The Houston Rockets are one of the teams I would consider to be a possible sleeper choice in the conference. I don’t think most people are looking at them as a favorite to come out of the West, despite finding their way to the 2-seed and having a frontrunner MVP candidate.
There are things that I like about the Houston Rockets. I think they’re a good basketball team. I generally understand the Moreyball system of emphasizing three-pointers and paint shots, and I like it because it makes this team conscious to be an offensive threat. The Rockets finished the season as the sixth-best scoring team in the league at just under 104 points per game. They shoot over 30 three-pointers per game and average 11 makes, but this group isn’t even laced with scoring or shooting threats.
That’s what I can appreciate about this Rockets team, they find ways to score in bunches without a bunch of scorers. Sure an extreme bulk of their offensive production comes from or as a result of James Harden, but much more than the way they were built last season, this group has a scrappy tone about them. With Harden as quarterback doing the initiating, creating, bullying, and cooking, other guys just do their part, and I think they have an interestingly competitive core.
Jason Terry is a shot maker. Trevor Ariza’s experience on this playoff stage is expected to continue to show it’s value. Corey Brewer, Josh Smith, and Terrence Jones are collectively crucial. All three guys have to continue their input of high effort plays on the glass, in transition, and also hitting some occasional shots, all of which can help Houston remain versatile. This team is made up of forwards with length, speed, and their own playmaking abilities. Their make-up can be one of the Rockets’ key advantages defensively as well.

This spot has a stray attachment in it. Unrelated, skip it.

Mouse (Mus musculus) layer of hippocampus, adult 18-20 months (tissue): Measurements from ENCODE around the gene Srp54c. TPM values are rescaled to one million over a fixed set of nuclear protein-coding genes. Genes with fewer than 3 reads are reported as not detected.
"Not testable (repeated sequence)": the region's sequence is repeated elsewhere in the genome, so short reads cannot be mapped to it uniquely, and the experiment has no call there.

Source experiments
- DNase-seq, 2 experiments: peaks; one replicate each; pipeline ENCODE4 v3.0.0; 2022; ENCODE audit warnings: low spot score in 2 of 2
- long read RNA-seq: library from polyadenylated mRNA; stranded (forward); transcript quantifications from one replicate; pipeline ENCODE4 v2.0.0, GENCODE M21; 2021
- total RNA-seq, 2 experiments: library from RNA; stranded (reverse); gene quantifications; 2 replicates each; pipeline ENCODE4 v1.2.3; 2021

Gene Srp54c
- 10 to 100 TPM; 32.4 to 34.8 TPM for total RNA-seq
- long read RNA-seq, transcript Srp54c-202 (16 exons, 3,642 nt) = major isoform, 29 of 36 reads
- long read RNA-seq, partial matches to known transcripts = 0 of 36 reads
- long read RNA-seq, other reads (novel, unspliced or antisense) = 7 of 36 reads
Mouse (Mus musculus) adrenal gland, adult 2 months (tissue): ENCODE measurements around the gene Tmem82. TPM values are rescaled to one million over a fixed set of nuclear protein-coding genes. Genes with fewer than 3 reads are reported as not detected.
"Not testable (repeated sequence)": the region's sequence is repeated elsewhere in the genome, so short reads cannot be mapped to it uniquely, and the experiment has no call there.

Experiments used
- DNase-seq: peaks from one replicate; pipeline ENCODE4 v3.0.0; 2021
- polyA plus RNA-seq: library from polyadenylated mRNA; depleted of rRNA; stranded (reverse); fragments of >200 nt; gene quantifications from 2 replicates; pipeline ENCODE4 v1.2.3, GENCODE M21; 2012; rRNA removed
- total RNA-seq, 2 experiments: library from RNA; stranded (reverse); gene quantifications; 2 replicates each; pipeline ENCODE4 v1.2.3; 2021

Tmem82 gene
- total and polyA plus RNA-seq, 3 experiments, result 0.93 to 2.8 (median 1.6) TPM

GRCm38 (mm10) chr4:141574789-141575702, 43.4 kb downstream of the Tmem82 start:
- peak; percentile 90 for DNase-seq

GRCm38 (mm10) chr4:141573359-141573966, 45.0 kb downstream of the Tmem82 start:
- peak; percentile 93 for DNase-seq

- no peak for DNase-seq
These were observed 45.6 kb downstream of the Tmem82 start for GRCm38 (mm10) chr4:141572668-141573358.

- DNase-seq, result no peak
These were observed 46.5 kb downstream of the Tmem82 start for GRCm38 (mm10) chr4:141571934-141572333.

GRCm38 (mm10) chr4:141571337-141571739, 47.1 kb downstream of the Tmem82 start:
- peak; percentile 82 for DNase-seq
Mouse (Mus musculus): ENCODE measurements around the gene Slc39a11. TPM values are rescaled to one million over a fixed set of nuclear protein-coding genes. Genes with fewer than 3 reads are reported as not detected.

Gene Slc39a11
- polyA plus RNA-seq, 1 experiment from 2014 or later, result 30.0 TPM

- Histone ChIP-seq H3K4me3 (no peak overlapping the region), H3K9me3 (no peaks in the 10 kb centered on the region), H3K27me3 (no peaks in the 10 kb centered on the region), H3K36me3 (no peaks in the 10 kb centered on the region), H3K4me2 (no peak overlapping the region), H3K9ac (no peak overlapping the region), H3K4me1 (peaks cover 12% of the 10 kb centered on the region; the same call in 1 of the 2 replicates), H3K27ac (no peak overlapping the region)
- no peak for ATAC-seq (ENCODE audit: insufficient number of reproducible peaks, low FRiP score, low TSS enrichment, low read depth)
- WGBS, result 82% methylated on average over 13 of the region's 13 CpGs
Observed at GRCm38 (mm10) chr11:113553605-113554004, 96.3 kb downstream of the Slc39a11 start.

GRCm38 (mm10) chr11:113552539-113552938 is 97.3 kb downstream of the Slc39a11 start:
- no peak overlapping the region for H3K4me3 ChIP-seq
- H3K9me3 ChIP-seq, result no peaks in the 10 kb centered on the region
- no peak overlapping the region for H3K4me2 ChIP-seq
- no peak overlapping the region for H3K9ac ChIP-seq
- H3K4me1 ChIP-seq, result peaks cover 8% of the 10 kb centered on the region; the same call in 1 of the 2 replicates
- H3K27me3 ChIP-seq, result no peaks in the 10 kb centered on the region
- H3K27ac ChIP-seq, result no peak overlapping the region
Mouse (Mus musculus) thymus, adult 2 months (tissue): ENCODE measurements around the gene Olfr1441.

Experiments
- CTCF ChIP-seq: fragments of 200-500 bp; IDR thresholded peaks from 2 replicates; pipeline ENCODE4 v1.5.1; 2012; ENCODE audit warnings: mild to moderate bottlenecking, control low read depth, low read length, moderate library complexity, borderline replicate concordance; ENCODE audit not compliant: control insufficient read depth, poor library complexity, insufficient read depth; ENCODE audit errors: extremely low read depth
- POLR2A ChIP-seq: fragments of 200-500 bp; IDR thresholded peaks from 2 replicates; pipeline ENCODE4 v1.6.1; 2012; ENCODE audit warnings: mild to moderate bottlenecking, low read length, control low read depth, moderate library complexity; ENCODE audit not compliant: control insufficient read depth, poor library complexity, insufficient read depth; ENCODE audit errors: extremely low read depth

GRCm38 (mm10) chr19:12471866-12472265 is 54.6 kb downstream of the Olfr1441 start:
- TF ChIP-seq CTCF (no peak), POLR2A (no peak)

But my concern about this team is the same as last season. I still need to see where consistent relief will come from for James Harden. The Rockets still don’t have that reliable off guard to play pressure release for Harden when he sees multi-coverage. Teams are going to keep forcing Harden’s teammates to make shots and make plays. Their confidence and ability to do so will probably determine their ceiling.
On the bright side for Houston, they were 17-6 in games decided by five points or less this season. It’s really too bad that they’re without Patrick Beverly and Donatas Montiejunas because it hurts their depth, but the Rockets won 50+ games with the third-highest DNP in the league this season, which refers to my stance on this team.
Even if you don’t think it’s pretty, organized, conventional, or appealing, the Rockets are finding ways to win games, and that quality alone is invaluable. They have one of the best players in the league and show much more of a grit than I saw last season. In the wild Western Conference with such potential for a sleeper to emerge, don’t let the Houston Rockets slip past you.